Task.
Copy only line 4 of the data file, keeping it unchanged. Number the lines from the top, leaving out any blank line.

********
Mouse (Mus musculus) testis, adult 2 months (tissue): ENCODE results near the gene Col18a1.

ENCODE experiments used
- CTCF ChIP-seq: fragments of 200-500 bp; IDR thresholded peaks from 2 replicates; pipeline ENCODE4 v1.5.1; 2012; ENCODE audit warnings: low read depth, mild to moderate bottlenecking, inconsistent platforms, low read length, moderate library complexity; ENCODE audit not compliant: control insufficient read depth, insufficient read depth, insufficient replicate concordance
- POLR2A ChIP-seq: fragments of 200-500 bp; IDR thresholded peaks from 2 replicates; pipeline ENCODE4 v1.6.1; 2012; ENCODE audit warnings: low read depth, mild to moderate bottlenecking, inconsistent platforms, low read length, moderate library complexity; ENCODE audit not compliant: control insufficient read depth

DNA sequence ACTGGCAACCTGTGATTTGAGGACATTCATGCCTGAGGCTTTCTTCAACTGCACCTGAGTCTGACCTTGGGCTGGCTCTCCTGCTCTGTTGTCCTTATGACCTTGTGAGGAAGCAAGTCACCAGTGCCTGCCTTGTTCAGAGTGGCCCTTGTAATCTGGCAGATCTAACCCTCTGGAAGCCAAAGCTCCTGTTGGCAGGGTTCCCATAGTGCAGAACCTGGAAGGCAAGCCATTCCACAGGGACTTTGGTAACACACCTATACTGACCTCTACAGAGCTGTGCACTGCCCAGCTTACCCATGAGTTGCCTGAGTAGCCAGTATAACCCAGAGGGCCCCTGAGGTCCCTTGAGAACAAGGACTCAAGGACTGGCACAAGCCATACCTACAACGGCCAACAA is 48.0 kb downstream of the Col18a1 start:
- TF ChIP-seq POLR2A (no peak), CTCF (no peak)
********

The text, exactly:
- POLR2A ChIP-seq: fragments of 200-500 bp; IDR thresholded peaks from 2 replicates; pipeline ENCODE4 v1.6.1; 2012; ENCODE audit warnings: low read depth, mild to moderate bottlenecking, inconsistent platforms, low read length, moderate library complexity; ENCODE audit not compliant: control insufficient read depth